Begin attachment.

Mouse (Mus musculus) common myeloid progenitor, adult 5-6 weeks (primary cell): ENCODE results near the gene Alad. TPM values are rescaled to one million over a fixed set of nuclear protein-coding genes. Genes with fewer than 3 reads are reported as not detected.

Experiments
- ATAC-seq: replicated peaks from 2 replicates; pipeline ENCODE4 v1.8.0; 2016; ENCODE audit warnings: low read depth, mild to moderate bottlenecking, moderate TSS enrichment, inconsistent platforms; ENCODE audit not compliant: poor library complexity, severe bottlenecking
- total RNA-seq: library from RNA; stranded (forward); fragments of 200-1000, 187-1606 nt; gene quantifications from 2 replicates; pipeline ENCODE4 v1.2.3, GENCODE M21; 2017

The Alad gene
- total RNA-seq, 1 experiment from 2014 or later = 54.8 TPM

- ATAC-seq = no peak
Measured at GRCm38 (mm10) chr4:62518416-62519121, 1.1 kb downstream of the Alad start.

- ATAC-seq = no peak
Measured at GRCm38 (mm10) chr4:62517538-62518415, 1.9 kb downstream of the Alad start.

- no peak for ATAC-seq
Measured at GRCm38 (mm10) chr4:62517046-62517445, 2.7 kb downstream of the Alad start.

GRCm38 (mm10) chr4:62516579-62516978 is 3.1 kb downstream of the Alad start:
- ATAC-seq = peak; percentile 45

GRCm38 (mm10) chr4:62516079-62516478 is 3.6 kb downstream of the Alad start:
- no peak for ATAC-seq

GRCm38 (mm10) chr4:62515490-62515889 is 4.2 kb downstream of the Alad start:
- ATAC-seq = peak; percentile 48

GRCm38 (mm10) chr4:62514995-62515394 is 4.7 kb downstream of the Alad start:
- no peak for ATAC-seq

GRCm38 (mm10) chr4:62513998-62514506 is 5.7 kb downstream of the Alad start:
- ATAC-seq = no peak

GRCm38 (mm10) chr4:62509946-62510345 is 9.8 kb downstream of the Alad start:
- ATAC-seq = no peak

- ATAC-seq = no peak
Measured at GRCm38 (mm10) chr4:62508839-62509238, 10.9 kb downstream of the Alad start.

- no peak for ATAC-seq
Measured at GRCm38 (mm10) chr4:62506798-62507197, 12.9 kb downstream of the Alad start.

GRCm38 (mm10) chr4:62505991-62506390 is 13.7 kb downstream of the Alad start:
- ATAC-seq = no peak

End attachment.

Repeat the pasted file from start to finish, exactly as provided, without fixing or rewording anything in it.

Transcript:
Mouse (Mus musculus) common myeloid progenitor, adult 5-6 weeks (primary cell): ENCODE results near the gene Alad. TPM values are rescaled to one million over a fixed set of nuclear protein-coding genes. Genes with fewer than 3 reads are reported as not detected.

Experiments
- ATAC-seq: replicated peaks from 2 replicates; pipeline ENCODE4 v1.8.0; 2016; ENCODE audit warnings: low read depth, mild to moderate bottlenecking, moderate TSS enrichment, inconsistent platforms; ENCODE audit not compliant: poor library complexity, severe bottlenecking
- total RNA-seq: library from RNA; stranded (forward); fragments of 200-1000, 187-1606 nt; gene quantifications from 2 replicates; pipeline ENCODE4 v1.2.3, GENCODE M21; 2017

The Alad gene
- total RNA-seq, 1 experiment from 2014 or later = 54.8 TPM

- ATAC-seq = no peak
Measured at GRCm38 (mm10) chr4:62518416-62519121, 1.1 kb downstream of the Alad start.

- ATAC-seq = no peak
Measured at GRCm38 (mm10) chr4:62517538-62518415, 1.9 kb downstream of the Alad start.

- no peak for ATAC-seq
Measured at GRCm38 (mm10) chr4:62517046-62517445, 2.7 kb downstream of the Alad start.

GRCm38 (mm10) chr4:62516579-62516978 is 3.1 kb downstream of the Alad start:
- ATAC-seq = peak; percentile 45

GRCm38 (mm10) chr4:62516079-62516478 is 3.6 kb downstream of the Alad start:
- no peak for ATAC-seq

GRCm38 (mm10) chr4:62515490-62515889 is 4.2 kb downstream of the Alad start:
- ATAC-seq = peak; percentile 48

GRCm38 (mm10) chr4:62514995-62515394 is 4.7 kb downstream of the Alad start:
- no peak for ATAC-seq

GRCm38 (mm10) chr4:62513998-62514506 is 5.7 kb downstream of the Alad start:
- ATAC-seq = no peak

GRCm38 (mm10) chr4:62509946-62510345 is 9.8 kb downstream of the Alad start:
- ATAC-seq = no peak

- ATAC-seq = no peak
Measured at GRCm38 (mm10) chr4:62508839-62509238, 10.9 kb downstream of the Alad start.

- no peak for ATAC-seq
Measured at GRCm38 (mm10) chr4:62506798-62507197, 12.9 kb downstream of the Alad start.

GRCm38 (mm10) chr4:62505991-62506390 is 13.7 kb downstream of the Alad start:
- ATAC-seq = no peak